The Wide World of Lettuce

by National Gardening Association Editors

"Lettuce" is synonymous with "salad" for people all over the world. It's by far the world's most popular salad plant and has been cultivated for more than 2,000 years. Ancient records note that lettuce was served at the royal table of Persian kings as early as 550 B.C. And today you rarely see a home garden without some kind of lettuce growing in it.

The uninitiated may think lettuce is lettuce. Not so! There's a wonderful diversity of varieties. Each has a distinct flavor, texture and color, so you can have remarkably different salads just by varying the lettuces you use. Here's a rundown of what you can expect in the lettuce department:

Head Lettuce

Head, or crisphead lettuces produce heads of tightly wrapped crisp leaves. 'Great Lakes', 'Iceberg' and 'Ithaca' are good choices for home gardeners. Those in the South may want to try varieties better adapted to hot weather, such as 'Summertime' and 'Continuity'. 'Tom Thumb' is a good miniature iceberg type, growing only to the size of a tennis ball.

Butterhead or loosehead plants form a head, but the leaves don't wrap themselves tightly together. 'Buttercrunch' is a good variety for home gardeners. Its taste and crispness are terrific. The leaves are crunchier than leaf lettuce. The outer leaves of the head are dark green, and the inner leaves are lighter-colored. 'Dark Green Boston' and 'Bibb' are two other tasty and popular loosehead varieties. You can harvest some loosehead plants before they form heads for an early harvest of delicate leaves. A second crop will follow. To harvest, simply take a knife and cut the entire plant off about one inch above the ground.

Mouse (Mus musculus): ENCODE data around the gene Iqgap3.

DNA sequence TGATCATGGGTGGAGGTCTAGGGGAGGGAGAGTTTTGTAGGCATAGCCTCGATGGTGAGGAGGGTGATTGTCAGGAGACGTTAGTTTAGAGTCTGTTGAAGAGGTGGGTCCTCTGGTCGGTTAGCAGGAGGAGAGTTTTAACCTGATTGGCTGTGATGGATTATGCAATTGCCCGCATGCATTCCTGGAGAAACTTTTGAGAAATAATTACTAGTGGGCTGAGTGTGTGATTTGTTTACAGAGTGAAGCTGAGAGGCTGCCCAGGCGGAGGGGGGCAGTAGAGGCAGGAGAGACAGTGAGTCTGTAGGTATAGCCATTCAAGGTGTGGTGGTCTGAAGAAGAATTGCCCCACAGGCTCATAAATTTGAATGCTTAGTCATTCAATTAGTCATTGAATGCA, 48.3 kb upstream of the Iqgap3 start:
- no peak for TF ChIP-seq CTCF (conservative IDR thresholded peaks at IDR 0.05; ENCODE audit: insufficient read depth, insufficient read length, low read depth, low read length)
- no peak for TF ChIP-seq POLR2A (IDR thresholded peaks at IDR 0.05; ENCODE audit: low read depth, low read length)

Leaf Lettuce

Leaf lettuce doesn't form a head at all - it grows up and out. It's very easy to plant and will grow anywhere, almost anytime. Make regular plantings every few weeks over the entire season, starting as soon as you can work the soil in the spring. That way you always have lettuce that is young and fresh. Never give the crop time to get old, tough and bitter - harvest at the peak of freshness and taste. Harvest leaf lettuces by picking off the large outer leaves or cutting plant off an inch above the ground and letting it grow back. 'Black-Seeded Simpson' is an old favorite, and one of the earliest leaf lettuces you can grow. 'Simpson Elite' is a new improved version. 'Oak Leaf' has thin, tender leaves and takes heat well; 'Red Salad Bowl' is a red-tinged oakleaf. 'Green Ice' has crinkly leaves and is one of the slowest to go to seed. Be sure to include some 'Red Sails' or 'Four Seasons' lettuce, too. They add great color and taste to a salad, and looks beautiful in the garden.

Romaine Lettuce

Cos or romaine lettuce always has a spot in the garden. Plant the seeds very early like other varieties, but plant them a little thicker because Romaine lettuce doesn't germinate as well as other kinds of lettuce. The plants produce a tall head - 10 inches or more - of dark green leaves that close up firmly. The tight, inner leaves are especially tasty in tossed salads because they often have a pleasant, mild taste. Romaine lettuce takes 70 to 80 days to form a full-grown head. You can harvest it earlier, of course, just like loosehead lettuce. Cut it before it forms a head, and it will come back to give you an additional harvest. 'Paris Island' cos is a vigorous, disease-resistant variety with dark green leaves; 'Rosalita' is a dark red-leafed cos with good heat tolerance. 'Rouge d'Hiver' is an early-maturing European red heirloom. 'Winter Density' will withstand a light frost.



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